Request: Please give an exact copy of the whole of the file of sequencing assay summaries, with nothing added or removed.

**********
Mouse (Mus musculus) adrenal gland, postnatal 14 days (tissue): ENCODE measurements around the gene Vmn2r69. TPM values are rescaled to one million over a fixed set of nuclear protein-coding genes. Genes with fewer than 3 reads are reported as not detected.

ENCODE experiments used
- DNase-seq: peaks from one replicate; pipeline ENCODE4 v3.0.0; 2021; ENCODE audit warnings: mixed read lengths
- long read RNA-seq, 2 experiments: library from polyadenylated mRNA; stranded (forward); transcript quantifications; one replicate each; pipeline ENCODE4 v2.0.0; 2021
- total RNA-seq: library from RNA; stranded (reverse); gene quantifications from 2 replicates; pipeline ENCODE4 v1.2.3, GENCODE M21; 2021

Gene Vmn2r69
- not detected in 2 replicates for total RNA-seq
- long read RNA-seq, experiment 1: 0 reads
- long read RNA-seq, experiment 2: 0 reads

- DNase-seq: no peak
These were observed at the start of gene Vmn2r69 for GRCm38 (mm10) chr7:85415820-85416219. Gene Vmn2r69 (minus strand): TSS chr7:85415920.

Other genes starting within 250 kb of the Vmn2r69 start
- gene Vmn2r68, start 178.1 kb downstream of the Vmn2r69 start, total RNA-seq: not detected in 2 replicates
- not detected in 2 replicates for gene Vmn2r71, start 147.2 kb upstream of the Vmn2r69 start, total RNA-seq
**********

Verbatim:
Mouse (Mus musculus) adrenal gland, postnatal 14 days (tissue): ENCODE measurements around the gene Vmn2r69. TPM values are rescaled to one million over a fixed set of nuclear protein-coding genes. Genes with fewer than 3 reads are reported as not detected.

ENCODE experiments used
- DNase-seq: peaks from one replicate; pipeline ENCODE4 v3.0.0; 2021; ENCODE audit warnings: mixed read lengths
- long read RNA-seq, 2 experiments: library from polyadenylated mRNA; stranded (forward); transcript quantifications; one replicate each; pipeline ENCODE4 v2.0.0; 2021
- total RNA-seq: library from RNA; stranded (reverse); gene quantifications from 2 replicates; pipeline ENCODE4 v1.2.3, GENCODE M21; 2021

Gene Vmn2r69
- not detected in 2 replicates for total RNA-seq
- long read RNA-seq, experiment 1: 0 reads
- long read RNA-seq, experiment 2: 0 reads

- DNase-seq: no peak
These were observed at the start of gene Vmn2r69 for GRCm38 (mm10) chr7:85415820-85416219. Gene Vmn2r69 (minus strand): TSS chr7:85415920.

Other genes starting within 250 kb of the Vmn2r69 start
- gene Vmn2r68, start 178.1 kb downstream of the Vmn2r69 start, total RNA-seq: not detected in 2 replicates
- not detected in 2 replicates for gene Vmn2r71, start 147.2 kb upstream of the Vmn2r69 start, total RNA-seq